Before the onset of Covid 19 and the closure of all schools, the Panathlon Foundation charity was well on course for another record breaking year.

Our participation figures for the six and half months up to the last event we delivered on March 13, prior to lockdown, were up by a staggering 41% compared at the same time the previous year.

Between September and March 13th, an amazing 15,091 participants took part in our competitions, from 1,185 schools in 293 events delivered. This means that with planned competitions that were sadly not held for the rest of the year, Panathlon would have been expecting near 24,000 competitors this year, up from last years 21,906.

Panathlon’s leadership programme for ‘Young Leaders’ who officiate, guide and help to deliver our competitions – saw an additional 3,612 involved, meaning that a total of 18,703 young people participated in either competitions or leadership roles in competitions, training courses, coaching days and awards ceremonies by March 13.

Of the 293 competitions delivered, ironically just before lockdown on March 12th, it included a record breaking day of activity in 25 years of Panathlon history, which saw us staging 9 competitions in one day.

There were four in London, plus events in Havant, Merseyside, Doncaster, Hull and Gloucester, with 461 children competing and 150 young leaders officiating.

On that record breaking day, in the London Borough of Redbridge, the Primary SEN Panathlon event saw demand for three days of activity. There was a ‘double event’ held at Caterham Schools for 7 schools in the morning and then later in the afternoon for another 8 schools. In total 96 children competed during the day from the 15 schools involved.

But is also beyond these competition days that Panathlon’s ripple effect is felt, with staff being inspired to offer new activities, more lunchtime clubs, sports days and even more parental involvement.

Panathlon ambassador and Paralympic wheelchair racer Nathan Maguire (left) said: “It’s fantastic to see Panathlon continue to go from strength to strength, It’s not just about the physical aspects of competing, it’s learning about competitiveness and teamwork.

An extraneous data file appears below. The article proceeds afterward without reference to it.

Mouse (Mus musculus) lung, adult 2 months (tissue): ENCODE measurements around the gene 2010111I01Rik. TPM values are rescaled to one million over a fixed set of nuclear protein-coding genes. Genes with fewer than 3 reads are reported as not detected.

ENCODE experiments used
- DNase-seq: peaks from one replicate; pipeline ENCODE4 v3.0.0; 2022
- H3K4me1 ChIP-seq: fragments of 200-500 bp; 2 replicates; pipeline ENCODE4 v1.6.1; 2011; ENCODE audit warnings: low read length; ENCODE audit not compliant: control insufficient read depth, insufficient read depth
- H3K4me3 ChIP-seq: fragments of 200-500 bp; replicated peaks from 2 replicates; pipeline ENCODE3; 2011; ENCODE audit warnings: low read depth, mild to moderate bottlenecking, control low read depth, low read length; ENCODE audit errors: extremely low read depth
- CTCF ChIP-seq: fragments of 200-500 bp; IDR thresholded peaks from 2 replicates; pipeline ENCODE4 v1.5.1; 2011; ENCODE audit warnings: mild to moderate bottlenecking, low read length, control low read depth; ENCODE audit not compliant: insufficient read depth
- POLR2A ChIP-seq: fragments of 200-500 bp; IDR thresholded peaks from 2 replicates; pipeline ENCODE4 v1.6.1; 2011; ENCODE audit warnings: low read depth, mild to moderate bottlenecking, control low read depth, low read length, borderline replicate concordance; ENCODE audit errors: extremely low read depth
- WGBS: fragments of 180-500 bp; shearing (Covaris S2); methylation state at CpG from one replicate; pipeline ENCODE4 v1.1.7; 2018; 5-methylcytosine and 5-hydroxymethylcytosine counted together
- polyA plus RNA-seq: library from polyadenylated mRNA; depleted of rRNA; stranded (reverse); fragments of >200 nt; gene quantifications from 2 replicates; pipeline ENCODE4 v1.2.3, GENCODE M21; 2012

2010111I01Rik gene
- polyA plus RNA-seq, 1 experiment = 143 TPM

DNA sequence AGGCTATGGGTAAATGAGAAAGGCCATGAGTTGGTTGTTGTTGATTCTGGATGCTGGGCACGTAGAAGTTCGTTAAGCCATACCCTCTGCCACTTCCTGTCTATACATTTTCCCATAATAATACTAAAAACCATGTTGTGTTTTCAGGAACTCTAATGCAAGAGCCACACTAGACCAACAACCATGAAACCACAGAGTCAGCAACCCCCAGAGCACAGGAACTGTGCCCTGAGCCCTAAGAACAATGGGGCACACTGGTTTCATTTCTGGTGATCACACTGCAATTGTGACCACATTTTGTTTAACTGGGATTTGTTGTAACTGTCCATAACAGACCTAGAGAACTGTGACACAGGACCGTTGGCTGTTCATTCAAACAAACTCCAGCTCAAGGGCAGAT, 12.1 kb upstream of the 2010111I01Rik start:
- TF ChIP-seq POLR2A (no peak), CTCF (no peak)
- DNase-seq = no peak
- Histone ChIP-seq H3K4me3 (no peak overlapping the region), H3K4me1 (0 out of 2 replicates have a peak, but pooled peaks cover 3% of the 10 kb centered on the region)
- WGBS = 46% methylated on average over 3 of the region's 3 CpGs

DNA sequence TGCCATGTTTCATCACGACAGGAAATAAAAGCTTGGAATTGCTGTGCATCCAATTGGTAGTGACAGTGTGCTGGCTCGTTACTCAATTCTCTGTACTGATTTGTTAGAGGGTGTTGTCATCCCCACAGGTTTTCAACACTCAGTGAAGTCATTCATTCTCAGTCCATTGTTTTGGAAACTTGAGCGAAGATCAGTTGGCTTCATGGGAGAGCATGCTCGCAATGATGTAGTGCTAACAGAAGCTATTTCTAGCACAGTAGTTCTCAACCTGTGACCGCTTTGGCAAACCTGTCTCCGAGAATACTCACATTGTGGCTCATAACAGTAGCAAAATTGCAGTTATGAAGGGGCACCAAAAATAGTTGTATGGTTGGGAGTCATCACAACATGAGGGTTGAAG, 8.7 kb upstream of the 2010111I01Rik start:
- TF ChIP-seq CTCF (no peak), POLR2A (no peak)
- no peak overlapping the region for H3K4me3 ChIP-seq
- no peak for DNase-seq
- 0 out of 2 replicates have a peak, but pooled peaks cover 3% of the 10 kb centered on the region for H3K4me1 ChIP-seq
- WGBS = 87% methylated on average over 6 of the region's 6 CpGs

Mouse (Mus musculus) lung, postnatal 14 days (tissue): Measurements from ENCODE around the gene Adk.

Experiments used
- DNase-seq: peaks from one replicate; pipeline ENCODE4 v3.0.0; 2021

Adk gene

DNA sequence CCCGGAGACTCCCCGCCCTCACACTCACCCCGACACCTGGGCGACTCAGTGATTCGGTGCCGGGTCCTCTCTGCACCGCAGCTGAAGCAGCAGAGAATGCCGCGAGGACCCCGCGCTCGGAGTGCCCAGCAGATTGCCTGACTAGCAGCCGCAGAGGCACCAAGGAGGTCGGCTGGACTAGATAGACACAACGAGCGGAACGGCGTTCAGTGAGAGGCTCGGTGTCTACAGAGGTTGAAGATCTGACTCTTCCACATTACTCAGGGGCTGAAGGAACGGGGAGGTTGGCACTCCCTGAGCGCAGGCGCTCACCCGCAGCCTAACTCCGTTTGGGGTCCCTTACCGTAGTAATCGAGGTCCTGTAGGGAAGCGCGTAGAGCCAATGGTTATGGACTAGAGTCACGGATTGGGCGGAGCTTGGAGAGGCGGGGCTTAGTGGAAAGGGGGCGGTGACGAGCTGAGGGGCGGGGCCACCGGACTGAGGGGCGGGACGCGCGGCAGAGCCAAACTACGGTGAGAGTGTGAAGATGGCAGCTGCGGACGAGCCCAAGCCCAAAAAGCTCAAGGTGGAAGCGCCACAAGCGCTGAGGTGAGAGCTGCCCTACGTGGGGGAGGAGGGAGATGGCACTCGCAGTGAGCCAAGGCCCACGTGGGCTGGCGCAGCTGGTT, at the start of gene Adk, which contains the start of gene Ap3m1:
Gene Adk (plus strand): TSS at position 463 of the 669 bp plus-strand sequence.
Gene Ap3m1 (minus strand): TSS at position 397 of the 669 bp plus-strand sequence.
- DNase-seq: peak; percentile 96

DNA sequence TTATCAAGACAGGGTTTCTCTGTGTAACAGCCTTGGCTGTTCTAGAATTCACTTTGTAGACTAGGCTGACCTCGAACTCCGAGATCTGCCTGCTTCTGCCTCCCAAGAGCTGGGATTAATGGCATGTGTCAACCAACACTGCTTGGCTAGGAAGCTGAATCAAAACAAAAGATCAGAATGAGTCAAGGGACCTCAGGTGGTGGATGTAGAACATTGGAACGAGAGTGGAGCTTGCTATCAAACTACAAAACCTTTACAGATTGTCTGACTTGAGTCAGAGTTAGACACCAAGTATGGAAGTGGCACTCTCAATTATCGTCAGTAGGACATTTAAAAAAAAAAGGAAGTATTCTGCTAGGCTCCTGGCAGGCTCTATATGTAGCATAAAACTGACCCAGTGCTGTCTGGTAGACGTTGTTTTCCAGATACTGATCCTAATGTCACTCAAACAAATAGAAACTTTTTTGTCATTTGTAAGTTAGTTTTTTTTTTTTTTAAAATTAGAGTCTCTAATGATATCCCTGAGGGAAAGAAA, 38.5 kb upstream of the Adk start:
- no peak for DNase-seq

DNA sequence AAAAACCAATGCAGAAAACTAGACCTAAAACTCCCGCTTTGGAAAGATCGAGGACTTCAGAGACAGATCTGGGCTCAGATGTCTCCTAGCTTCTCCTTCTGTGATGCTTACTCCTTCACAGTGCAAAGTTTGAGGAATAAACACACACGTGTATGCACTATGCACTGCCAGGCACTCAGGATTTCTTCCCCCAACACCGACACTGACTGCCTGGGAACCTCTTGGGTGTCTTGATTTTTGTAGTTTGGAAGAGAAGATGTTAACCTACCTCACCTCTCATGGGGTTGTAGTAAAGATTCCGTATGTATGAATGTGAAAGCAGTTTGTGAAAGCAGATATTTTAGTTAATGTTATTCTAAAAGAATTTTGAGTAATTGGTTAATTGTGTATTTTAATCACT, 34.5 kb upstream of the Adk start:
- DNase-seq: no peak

I was lucky enough to have supportive parents and competing in things outside of school gave me that drive. Panathlon does the same for all these participating children. They just come away from Panathlon so excited, get the thrill of competition, which a lot of kids with physical and learning difficulties don’t usually get and then can’t wait for the next time.”

During the year, Panathlon reached 43 English counties, all 32 London boroughs and North Wales, and was due to start new activity in Nottinghamshire and in Northern Ireland in April 2020.

The pathway of events also marks our provision out from traditional ‘come and try’ sporting activities for young disabled people. Progressing from local Panathlon events to County, Regional and Divisional Finals is a key motivator for competitors engaging with our programme. The culmination of this pathway are our National finals, held at iconic venues such as Stoke Mandeville and the Olympic Park.

During the curtailed year nearly 500 competitors competed in the six National Finals we delivered. These included finals for Special Schools in Swimming and Primary Panathlon, National Finals at an U14 level in swimming, Primary Panathlon Mainstream SEN Final and National Finals for Deaf children in swimming at a Primary and Secondary age group.

Thank you to all the schools, volunteer young leaders, support staff and of course our sponsors and funders for making it happen. We look forward to seeing you in the Autumn term.